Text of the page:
Horrible tree. Yes, it looks beautiful, but if you do not use chemicals on your lawn, it will sprout from suckers all over the place. It is INVASIVE and should not be used or planted. Unfortunately, my supposedly green city of Ann Arbor plants/planted these trees in the easements, furthering the use of chemicals by many homeowners.


On Jun 10, 2010, Podfarmer wrote:


I am a South African farmer and we have 40-60 year old Honey Locust on the farm as a fodder reserve. Very positive experience -as they grow in clay, survive drought and even survive complete ring barking by goats.

Pods drop exactly the right time and ruminants kill any suckers. Trees survive PH of 4 and 600mm of rain, 40 C summers and -10 winters.

The trees were planted by a grandfather as a experiment, and it has paid off. I now want to experiement with the Millwood cultivar. If there is anybody that can assist with graftwood would appreciate it a lot. Want more pods, faster growth and all the good stuff. Prefer thorns.




On Mar 5, 2010, Serpent_moon from Larkspur, CO wrote:

I found a seed pod of this plant. How should i plant these seeds? I found it in February. Also what should i do to these seeds regarding cold-spell time and water and things like that?


On Dec 18, 2009, davecito from Carrboro, NC wrote:

I gotta defend the honey locust.

Like many, if not most leguminous trees and lianas (mesquite, kudzu, pacay, many others), they can spread very aggressively, and can be very challenging to eradicate, so know what you're getting into, and do not be careless in where you plant it.

There are thornless cultivars, so if you want a mature plant, that's what to look for.

This all noted, they are handsome trees, with great foliage, which is beautiful in the fall.

They are also another sweet legume: like pacay, tamarind and mesquite, the pods are both edible and sweet. The beans themselves are nearly worthless, from a culinary standpoint, as they degenerate into slop when cooked. But the pulp in green pods is delicious. Do not confuse ... read more


On Aug 6, 2009, napdognewfie from Cumberland, MD (Zone 6a) wrote:

Lots of these trees grow here. Very popular for fence posts because they don't rot & for firewood because it burns hot & for a long time. Bees love them & Locust honey is wonderful. The flowers smell like heaven & perfume the air all around when in bloom. Very pleasant to sit on the porch & enjoy them.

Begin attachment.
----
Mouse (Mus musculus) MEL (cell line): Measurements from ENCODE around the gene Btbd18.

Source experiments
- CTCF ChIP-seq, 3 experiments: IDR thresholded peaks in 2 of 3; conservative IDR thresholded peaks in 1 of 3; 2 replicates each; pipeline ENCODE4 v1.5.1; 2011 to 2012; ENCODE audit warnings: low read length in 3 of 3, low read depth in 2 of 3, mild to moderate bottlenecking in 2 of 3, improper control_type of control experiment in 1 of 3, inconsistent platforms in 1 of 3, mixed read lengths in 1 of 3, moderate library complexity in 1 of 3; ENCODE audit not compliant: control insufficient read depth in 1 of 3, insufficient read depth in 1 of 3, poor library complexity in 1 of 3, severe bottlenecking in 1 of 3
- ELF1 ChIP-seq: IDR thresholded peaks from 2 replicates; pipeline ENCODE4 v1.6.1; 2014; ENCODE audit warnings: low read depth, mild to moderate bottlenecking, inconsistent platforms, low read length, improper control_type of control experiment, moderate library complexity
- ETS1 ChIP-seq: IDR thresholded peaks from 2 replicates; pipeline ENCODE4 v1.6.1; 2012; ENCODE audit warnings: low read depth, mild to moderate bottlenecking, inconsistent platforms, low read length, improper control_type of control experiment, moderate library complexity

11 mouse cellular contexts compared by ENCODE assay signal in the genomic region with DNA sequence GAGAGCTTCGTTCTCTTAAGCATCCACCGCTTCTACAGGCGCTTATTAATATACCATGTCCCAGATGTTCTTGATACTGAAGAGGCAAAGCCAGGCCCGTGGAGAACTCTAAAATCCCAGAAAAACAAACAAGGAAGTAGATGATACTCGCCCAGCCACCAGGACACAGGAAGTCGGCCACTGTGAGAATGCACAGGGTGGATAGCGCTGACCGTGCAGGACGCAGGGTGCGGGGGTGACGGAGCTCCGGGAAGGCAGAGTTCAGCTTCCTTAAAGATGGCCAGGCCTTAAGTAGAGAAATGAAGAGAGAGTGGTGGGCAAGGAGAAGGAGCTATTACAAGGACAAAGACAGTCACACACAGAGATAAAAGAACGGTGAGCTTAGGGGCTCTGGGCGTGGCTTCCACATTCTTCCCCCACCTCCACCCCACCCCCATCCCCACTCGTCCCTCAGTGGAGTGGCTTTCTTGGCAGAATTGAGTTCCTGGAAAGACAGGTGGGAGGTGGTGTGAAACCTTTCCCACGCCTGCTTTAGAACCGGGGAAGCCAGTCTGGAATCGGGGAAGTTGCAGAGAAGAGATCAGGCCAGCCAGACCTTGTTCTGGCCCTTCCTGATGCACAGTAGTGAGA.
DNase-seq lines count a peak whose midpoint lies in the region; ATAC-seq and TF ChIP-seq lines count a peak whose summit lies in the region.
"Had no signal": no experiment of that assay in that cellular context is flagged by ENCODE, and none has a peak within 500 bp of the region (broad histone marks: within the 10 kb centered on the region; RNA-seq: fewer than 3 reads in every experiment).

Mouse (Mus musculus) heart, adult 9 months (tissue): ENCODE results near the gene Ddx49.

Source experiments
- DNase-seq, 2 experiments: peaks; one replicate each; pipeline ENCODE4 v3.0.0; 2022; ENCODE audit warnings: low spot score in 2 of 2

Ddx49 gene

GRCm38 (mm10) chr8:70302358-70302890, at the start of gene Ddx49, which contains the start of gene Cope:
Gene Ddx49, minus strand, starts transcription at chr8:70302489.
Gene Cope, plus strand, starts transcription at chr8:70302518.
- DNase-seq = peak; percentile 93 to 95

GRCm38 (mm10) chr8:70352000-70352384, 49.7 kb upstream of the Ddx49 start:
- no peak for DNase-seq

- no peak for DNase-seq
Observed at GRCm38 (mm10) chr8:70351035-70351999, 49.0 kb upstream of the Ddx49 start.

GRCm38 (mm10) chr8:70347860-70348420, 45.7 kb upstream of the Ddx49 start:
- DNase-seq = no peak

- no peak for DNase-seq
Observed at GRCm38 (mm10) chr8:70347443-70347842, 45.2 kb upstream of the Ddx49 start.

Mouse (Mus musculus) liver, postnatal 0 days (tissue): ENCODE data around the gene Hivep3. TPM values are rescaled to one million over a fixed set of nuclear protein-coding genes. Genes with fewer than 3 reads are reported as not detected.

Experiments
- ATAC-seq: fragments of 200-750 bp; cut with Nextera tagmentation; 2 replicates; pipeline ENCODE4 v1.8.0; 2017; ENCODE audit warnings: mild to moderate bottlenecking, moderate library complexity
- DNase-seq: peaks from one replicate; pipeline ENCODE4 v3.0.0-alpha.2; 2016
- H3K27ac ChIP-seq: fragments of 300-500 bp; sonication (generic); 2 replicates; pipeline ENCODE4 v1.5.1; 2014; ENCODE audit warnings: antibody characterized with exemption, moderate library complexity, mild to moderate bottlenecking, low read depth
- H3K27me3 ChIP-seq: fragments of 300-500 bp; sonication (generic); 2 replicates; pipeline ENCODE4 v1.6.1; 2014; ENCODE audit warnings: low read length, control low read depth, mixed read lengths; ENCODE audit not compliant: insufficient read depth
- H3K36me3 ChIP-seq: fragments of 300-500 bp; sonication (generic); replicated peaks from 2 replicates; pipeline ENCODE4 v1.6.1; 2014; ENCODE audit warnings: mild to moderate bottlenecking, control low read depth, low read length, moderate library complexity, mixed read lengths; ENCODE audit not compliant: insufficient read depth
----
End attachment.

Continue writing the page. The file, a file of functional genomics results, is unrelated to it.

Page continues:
On Apr 12, 2009, Wolfgang_E_B from Fulton, MO wrote:

This tree grows wild all over Missouri's woodlands and meadows. When I first moved here, I discovered a row of them growing along a fence in a field across the street. I quickly fell in love with the gorgeous fern-like foliage, the golden fall color, the deep maroon velvet seed pods, and most of all, the magnificent red-maroon thorns.

Old honey locusts that I've seen growing in the woods are tall towers with thorny trunks and a high canopy of foliage. Younger trees tend toward a broader, spreading growth habit, with many branches hanging close to the ground.

I just started 3 seedlings this spring and look forward to planting them in my yard.


On Apr 8, 2009, pipndani2 from Wellington, CO wrote:

We have one tree (thornless) growing well in a difficult climate/poor soil/little water situation. We need dozens more that will fruit, preferably heavily, for planting on our acreage for supplemental livestock feed. Most pastured animals relish the pods and can be fattened on them; wildlife will also eat them (people will, too, as the pods are very sweet -- honey locust, hint, hint). Why rake the tiny leaves? Seems like they would make a nice fertilizer/mulch. See J. Russell Smith's Tree Crops: A Permanent Agriculture, for more info on G. triacanthos as a cash crop.


On Feb 21, 2008, lobsterandi from Minneapolis, MN (Zone 4a) wrote:

Well.... I read everyone else's horror stories and thought I had to do a little defending of this plant.

I guess it depends on what kind of seeds you're getting, but I've never had much of a problem with suckers or thorns. Yes, there are some thorns but... they don't seem to do much.

The leaves are very nice, though, and this tree is pretty rare this far up north. I haven't had any babies popping up - but that might be because of my zone. I planted it to fill a big space in a wide open yard, and for that purpose it was wonderful. The leaves are nice and lacy and light, so the area under the tree still gets plenty of sun to grow a nice lawn and some shade liking plants.


On Sep 20, 2006, sherlockvulcan wrote: